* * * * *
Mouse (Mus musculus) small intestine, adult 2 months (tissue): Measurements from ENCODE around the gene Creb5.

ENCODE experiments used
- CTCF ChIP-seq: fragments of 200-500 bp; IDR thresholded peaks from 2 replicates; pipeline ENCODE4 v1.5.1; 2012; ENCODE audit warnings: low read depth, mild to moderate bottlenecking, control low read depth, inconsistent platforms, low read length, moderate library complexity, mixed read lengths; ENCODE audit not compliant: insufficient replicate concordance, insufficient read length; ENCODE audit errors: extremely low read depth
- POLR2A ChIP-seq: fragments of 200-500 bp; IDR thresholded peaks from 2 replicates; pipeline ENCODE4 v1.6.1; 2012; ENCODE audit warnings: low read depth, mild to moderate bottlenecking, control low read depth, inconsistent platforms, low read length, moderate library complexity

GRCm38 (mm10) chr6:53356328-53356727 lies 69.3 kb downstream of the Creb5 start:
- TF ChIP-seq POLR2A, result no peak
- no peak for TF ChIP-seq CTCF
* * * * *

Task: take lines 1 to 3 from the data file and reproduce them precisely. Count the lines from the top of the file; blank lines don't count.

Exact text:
Mouse (Mus musculus) small intestine, adult 2 months (tissue): Measurements from ENCODE around the gene Creb5.

ENCODE experiments used
- CTCF ChIP-seq: fragments of 200-500 bp; IDR thresholded peaks from 2 replicates; pipeline ENCODE4 v1.5.1; 2012; ENCODE audit warnings: low read depth, mild to moderate bottlenecking, control low read depth, inconsistent platforms, low read length, moderate library complexity, mixed read lengths; ENCODE audit not compliant: insufficient replicate concordance, insufficient read length; ENCODE audit errors: extremely low read depth